Italy's populist coalition will test its power on Tuesday in the first of this week's two parliamentary confidence votes in the new government.
The first eurosceptic government in a founding EU nation was sworn in on Friday after almost three months of political turmoil that raised concern across Europe and sparked weeks of volatility on financial markets.
The alliance between the anti-establishment Five Star Movement and far-right League is expected to pass the confidence vote in the Senate on Tuesday and in the lower Chamber of Deputies on Wednesday as the two parties hold a majority in both houses.
However, both former premier Silvio Berlusconi's Forza Italia party -- a campaign ally of the League -- and the outgoing center-left Democratic Party have said they will not vote in favor of the new government.
Headed by political novice Giuseppe Conte, it has promised to crack down on immigration, beef up security and embark on a series of ambitious anti-austerity measures.
The 53-year-old prime minister inherits a daunting list of issues from his predecessor Paolo Gentiloni, including the financial travails of companies such as Ilva and Alitalia, a Group of Seven summit in Canada this week and a key EU summit at the end of the month.
Conte was a compromise candidate between Five Star leader Luigi Di Maio and the League's Matteo Salvini, both of whom are now his deputy prime ministers.
His low profile has fuelled speculation that he will take a backseat to his two powerful deputies.
Since being sworn in Conte has limited himself to a Facebook post in which he said that he had spoken with German Chancellor Angela Merkel and French President Emmanuel Macron and would meet the two leaders at the G7 summit.
Unlike Conte, Salvini and Di Maio immediately began pushing their political agendas.
On Monday Di Maio as the new minister for economic development and work met with representatives for food deliverers in Italy's gig economy.
Afterward, Di Maio described the workers as "the symbol of an abandoned generation," and underlined the need to give them "job security and a dignified minimum wage."
Meanwhile, new interior minister Salvini wasted no time tackling the hot-button issue of immigration.
Visiting Sicily, where thousands of migrants have arrived in recent years, Salvini at the weekend declared that Italy "cannot be Europe's refugee camp."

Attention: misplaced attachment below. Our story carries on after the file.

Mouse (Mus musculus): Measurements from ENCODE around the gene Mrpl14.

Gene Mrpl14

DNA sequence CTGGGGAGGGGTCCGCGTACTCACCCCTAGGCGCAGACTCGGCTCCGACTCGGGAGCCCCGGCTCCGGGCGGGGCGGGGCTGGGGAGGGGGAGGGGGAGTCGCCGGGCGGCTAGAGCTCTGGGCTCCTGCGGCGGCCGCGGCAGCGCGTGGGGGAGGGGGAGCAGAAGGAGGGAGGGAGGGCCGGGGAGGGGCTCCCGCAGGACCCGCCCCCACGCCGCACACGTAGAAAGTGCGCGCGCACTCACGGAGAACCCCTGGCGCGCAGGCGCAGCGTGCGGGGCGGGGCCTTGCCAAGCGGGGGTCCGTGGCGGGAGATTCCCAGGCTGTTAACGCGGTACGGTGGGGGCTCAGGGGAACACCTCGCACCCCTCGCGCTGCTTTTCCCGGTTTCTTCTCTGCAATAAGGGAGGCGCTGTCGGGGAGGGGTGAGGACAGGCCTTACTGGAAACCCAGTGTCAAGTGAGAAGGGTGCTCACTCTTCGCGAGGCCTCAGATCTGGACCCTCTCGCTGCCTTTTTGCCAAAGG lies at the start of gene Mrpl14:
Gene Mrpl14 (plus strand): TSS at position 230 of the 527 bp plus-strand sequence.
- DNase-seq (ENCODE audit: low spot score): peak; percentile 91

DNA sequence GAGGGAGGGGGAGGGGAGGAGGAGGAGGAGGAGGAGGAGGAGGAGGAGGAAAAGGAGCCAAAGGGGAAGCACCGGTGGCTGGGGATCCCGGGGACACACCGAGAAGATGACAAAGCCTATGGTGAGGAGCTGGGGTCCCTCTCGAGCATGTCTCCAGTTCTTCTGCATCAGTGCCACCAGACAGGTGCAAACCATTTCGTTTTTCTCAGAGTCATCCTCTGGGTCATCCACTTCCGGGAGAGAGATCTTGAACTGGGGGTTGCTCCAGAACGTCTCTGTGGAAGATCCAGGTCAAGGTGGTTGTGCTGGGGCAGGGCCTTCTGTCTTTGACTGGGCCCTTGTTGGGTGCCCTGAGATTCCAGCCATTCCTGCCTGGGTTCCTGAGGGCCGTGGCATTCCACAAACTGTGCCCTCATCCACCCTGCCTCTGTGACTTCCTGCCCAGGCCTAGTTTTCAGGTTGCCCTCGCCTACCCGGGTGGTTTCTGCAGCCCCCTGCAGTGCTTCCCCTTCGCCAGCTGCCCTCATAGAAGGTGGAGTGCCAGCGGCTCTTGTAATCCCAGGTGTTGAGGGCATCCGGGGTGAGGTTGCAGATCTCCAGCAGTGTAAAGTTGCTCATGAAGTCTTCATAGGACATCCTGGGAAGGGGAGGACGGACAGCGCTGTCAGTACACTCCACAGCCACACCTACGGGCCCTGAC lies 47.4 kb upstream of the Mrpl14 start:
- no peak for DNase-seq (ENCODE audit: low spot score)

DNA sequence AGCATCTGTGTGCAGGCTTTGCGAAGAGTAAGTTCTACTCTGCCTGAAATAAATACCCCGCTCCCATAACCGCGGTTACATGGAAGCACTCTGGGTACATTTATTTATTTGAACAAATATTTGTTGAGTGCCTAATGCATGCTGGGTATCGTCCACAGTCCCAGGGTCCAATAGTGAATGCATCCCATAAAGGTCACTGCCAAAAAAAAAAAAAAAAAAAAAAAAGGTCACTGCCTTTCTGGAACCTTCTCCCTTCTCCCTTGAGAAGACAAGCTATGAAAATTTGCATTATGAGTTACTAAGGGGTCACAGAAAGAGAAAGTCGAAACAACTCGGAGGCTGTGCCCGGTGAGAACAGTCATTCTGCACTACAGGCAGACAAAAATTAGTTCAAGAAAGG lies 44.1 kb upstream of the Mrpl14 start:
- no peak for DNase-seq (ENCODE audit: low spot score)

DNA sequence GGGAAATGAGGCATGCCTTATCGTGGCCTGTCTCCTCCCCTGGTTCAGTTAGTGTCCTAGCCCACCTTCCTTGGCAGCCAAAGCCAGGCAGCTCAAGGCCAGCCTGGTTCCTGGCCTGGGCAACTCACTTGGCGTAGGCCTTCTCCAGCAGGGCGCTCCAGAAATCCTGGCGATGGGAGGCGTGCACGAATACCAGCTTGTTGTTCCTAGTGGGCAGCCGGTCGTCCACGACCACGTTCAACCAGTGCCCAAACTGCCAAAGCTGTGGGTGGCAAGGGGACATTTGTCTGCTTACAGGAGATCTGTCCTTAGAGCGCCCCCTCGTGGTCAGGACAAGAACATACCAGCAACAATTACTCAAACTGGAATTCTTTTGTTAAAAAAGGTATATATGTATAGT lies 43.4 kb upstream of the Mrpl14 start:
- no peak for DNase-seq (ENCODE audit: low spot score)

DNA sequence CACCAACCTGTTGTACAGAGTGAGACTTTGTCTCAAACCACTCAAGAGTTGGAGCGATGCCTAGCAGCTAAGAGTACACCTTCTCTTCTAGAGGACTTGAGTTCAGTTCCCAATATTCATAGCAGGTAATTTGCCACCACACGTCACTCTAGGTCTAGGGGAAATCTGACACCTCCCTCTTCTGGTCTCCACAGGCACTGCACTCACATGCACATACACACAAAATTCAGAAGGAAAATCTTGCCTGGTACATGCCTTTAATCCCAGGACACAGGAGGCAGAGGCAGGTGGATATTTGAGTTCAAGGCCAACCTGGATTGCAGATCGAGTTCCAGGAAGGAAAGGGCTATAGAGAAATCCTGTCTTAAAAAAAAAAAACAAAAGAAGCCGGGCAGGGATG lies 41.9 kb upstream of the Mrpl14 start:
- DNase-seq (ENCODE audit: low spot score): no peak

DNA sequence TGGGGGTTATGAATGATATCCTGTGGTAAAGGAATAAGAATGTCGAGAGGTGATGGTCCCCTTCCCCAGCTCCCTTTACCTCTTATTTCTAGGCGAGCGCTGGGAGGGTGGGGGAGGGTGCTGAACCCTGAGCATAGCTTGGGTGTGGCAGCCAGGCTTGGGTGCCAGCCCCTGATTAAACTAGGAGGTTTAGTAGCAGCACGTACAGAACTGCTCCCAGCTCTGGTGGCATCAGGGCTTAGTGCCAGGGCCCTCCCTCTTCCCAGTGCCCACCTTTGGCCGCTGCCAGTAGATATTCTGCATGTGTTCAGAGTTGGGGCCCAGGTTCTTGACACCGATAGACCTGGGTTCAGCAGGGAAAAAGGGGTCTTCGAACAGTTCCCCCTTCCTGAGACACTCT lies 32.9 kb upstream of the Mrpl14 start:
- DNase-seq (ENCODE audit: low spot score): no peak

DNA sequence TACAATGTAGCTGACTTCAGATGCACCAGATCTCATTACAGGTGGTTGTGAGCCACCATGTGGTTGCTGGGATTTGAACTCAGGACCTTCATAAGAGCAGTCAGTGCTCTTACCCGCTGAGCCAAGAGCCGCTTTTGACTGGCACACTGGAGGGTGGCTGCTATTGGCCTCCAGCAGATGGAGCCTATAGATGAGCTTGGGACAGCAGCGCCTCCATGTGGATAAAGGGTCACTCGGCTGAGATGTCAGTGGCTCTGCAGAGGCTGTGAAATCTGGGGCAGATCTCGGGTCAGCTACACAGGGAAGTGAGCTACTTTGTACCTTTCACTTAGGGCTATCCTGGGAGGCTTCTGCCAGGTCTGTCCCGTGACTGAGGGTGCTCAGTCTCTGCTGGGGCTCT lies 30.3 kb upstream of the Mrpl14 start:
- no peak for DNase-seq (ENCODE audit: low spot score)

The 45-year-old has repeatedly promised to cut arrivals and accelerate expulsions from a country where around 700,000 migrants have arrived since 2013.
"The good times for illegals are over -- get ready to pack your bags," he said on Saturday.
European Union interior ministers will meet on Tuesday to discuss possible reforms of the bloc's controversial Dublin regulation, whereby would-be refugees must file for asylum in the first member state they enter.
Salvini has blasted the Dublin regulation as unfairly burdening Mediterranean countries and leading to "an obvious imbalance in management, numbers and costs."
Salvini will not attend the EU meeting due to the confidence vote but has promised to send a representative.
The new government, however, is already facing criticism over its silence about the killing of a migrant in the southern region of Calabria -- which Salvini represents in the Senate.
Sacko Soumayla from Mali was shot dead Saturday night by an unknown assailant, who fired at him and two others, according to one of the two survivors.
Soumayla was an agricultural worker and activist for the USB trade union which represents the industry's many precarious workers.
Italian media report that investigators do not believe the attack was racially motivated, but the absence of a statement on the killing from the new government has left some perplexed.
In a statement Monday Erasmo Palazzotto, an MP for the left-wing party Free and Equal, criticised Salvini, saying that "48 hours have passed and the Minister of the Interior has not said a word."
And he added: "The Minister for Work (Di Maio) has not spoken about this tragedy either, and yet they are talkative people."